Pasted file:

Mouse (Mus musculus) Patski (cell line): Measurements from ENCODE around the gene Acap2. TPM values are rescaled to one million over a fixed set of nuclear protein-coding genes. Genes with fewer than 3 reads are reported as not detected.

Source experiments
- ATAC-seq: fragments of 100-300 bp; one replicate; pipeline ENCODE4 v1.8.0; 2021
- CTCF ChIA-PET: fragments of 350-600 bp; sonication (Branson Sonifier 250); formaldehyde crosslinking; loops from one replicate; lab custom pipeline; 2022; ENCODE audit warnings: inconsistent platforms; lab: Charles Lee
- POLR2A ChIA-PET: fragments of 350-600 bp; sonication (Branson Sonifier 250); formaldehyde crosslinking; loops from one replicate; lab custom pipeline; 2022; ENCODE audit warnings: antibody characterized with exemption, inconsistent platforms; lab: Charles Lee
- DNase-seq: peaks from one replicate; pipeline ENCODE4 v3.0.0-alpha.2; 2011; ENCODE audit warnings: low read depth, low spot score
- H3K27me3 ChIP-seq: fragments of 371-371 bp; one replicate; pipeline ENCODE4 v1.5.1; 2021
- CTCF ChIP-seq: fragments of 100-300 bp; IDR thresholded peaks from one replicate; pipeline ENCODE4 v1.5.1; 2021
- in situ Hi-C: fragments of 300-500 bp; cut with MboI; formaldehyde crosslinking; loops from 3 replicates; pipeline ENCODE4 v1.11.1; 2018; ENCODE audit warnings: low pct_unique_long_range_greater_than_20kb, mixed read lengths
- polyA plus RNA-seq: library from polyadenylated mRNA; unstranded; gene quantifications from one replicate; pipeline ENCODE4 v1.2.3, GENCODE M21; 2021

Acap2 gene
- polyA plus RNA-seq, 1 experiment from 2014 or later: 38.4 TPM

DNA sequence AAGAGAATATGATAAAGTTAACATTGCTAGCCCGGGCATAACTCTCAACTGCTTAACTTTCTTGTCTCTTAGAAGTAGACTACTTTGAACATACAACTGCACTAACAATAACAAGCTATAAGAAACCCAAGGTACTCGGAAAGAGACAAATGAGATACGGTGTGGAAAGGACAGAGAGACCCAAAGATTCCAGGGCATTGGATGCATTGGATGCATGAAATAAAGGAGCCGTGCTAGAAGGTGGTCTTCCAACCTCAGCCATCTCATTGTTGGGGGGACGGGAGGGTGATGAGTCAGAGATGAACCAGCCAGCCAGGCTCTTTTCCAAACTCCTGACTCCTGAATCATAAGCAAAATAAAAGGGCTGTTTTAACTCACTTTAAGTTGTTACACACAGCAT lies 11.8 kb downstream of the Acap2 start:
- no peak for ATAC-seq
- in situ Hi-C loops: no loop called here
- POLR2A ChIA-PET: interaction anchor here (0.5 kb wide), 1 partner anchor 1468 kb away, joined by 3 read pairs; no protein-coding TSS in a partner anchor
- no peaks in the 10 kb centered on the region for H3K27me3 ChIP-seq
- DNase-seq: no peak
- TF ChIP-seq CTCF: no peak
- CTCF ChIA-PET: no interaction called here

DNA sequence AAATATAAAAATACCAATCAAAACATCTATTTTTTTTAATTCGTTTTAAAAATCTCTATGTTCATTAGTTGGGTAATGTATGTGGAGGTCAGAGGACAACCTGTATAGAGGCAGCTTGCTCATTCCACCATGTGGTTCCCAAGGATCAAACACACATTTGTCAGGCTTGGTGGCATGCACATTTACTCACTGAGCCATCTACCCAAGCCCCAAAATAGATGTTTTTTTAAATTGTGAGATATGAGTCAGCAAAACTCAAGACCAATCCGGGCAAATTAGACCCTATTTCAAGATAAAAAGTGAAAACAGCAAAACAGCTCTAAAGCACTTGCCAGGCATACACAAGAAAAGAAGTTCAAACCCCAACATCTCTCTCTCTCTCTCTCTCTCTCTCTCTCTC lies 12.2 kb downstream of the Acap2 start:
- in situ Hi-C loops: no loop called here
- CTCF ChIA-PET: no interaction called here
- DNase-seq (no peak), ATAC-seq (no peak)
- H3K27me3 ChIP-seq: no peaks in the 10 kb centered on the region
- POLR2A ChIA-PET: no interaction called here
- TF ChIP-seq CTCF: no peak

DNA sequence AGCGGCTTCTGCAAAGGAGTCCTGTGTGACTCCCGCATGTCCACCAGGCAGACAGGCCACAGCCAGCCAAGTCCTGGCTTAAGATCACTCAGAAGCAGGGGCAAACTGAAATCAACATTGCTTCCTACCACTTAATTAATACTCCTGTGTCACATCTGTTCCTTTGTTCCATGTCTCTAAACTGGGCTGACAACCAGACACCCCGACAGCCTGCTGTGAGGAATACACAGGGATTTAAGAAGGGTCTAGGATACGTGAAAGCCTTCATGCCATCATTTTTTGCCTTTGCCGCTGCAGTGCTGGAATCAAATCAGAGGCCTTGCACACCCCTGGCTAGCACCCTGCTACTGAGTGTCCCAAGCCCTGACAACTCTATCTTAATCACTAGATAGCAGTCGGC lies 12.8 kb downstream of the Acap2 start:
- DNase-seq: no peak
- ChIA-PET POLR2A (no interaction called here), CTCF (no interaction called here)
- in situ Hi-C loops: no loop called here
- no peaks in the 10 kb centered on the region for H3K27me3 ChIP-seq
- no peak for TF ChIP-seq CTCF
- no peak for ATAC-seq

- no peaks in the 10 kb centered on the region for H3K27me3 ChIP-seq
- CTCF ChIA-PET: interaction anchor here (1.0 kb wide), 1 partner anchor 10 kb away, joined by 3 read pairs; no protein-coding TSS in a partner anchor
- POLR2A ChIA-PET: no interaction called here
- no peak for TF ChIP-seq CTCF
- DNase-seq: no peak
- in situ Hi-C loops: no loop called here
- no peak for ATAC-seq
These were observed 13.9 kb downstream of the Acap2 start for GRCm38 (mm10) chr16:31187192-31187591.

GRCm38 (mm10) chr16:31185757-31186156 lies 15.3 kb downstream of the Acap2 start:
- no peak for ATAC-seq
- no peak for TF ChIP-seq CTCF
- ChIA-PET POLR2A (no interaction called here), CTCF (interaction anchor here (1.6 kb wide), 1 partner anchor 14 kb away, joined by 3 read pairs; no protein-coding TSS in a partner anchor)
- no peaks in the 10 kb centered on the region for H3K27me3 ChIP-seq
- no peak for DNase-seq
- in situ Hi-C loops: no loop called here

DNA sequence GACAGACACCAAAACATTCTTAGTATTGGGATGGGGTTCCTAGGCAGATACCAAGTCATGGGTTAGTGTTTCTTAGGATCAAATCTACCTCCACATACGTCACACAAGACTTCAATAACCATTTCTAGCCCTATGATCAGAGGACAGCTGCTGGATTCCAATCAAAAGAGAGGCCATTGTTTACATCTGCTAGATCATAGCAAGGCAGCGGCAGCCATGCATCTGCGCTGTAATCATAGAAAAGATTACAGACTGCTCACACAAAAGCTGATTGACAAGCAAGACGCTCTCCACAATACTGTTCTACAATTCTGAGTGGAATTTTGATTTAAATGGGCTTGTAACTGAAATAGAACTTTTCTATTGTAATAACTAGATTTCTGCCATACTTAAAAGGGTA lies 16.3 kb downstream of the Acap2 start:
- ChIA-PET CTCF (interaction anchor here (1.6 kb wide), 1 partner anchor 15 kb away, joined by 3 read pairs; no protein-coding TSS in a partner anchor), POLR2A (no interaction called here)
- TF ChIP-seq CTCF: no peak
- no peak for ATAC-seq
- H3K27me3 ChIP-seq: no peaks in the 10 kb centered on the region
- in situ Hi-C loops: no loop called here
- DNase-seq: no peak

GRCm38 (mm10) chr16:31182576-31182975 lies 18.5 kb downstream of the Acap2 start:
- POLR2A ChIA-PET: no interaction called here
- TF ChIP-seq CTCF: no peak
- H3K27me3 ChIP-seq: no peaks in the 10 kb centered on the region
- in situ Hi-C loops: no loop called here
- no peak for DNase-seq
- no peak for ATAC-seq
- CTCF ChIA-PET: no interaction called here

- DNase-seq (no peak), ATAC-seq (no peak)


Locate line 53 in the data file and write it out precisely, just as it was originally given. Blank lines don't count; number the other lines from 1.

- no peak for ATAC-seq